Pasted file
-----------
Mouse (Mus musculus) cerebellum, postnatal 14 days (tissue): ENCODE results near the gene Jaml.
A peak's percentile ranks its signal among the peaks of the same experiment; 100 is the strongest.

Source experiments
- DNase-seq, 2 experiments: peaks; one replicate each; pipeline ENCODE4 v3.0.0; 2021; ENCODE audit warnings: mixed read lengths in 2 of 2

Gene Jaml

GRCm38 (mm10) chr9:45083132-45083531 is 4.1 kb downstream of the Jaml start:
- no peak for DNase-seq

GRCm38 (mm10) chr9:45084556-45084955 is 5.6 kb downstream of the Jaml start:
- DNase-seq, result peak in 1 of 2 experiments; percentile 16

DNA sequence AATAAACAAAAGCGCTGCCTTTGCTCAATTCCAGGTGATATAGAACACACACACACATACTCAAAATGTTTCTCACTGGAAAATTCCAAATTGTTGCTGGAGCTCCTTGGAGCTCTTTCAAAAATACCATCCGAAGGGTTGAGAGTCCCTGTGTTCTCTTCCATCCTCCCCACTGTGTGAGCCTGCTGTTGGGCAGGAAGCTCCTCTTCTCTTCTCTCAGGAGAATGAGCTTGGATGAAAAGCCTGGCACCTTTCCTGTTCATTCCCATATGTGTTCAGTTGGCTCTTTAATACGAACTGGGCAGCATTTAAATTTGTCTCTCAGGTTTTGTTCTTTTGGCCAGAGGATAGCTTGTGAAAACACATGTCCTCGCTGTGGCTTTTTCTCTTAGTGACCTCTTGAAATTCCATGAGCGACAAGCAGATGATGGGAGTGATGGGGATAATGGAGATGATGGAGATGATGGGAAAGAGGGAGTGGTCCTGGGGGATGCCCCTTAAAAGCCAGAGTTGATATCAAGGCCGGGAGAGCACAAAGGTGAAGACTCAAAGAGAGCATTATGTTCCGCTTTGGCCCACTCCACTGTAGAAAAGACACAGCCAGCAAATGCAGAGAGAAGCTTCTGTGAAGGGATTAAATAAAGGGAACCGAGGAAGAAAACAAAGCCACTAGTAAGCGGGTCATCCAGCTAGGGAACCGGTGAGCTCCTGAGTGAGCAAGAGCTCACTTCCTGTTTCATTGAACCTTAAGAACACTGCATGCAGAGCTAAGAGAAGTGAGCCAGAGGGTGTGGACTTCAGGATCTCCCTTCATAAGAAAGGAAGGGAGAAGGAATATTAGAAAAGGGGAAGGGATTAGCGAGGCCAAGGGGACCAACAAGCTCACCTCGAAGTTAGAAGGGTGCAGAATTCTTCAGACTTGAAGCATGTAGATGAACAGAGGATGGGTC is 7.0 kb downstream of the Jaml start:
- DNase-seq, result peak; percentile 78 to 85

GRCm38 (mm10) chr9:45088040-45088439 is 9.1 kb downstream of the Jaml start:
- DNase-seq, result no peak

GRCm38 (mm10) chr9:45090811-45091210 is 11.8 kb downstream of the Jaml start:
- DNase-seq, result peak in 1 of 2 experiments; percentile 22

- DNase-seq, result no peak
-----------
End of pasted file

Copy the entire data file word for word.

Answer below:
Mouse (Mus musculus) cerebellum, postnatal 14 days (tissue): ENCODE results near the gene Jaml.
A peak's percentile ranks its signal among the peaks of the same experiment; 100 is the strongest.

Source experiments
- DNase-seq, 2 experiments: peaks; one replicate each; pipeline ENCODE4 v3.0.0; 2021; ENCODE audit warnings: mixed read lengths in 2 of 2

Gene Jaml

GRCm38 (mm10) chr9:45083132-45083531 is 4.1 kb downstream of the Jaml start:
- no peak for DNase-seq

GRCm38 (mm10) chr9:45084556-45084955 is 5.6 kb downstream of the Jaml start:
- DNase-seq, result peak in 1 of 2 experiments; percentile 16

DNA sequence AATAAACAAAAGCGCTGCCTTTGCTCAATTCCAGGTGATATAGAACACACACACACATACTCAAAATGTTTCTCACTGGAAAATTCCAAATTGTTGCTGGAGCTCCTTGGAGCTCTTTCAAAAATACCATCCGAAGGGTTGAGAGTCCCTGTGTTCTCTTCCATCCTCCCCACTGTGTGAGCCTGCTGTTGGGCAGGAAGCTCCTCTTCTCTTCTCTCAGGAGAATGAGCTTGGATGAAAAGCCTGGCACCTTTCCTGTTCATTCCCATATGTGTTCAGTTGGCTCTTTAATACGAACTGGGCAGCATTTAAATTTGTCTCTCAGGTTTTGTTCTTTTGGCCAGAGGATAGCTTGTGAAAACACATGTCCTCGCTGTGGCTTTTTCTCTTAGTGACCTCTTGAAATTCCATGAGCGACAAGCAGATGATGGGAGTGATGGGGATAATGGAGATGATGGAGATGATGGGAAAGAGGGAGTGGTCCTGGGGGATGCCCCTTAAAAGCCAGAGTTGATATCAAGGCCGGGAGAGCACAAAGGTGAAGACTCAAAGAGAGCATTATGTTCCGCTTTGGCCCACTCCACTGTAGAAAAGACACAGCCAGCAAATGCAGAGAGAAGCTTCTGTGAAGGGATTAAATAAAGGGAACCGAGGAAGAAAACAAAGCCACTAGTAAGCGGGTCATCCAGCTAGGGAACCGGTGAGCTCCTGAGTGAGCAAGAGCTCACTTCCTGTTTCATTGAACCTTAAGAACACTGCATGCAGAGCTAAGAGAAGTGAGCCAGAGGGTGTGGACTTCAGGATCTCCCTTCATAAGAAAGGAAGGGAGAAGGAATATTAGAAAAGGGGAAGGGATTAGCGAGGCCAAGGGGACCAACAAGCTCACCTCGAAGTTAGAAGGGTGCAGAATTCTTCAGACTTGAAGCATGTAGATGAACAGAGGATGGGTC is 7.0 kb downstream of the Jaml start:
- DNase-seq, result peak; percentile 78 to 85

GRCm38 (mm10) chr9:45088040-45088439 is 9.1 kb downstream of the Jaml start:
- DNase-seq, result no peak

GRCm38 (mm10) chr9:45090811-45091210 is 11.8 kb downstream of the Jaml start:
- DNase-seq, result peak in 1 of 2 experiments; percentile 22

- DNase-seq, result no peak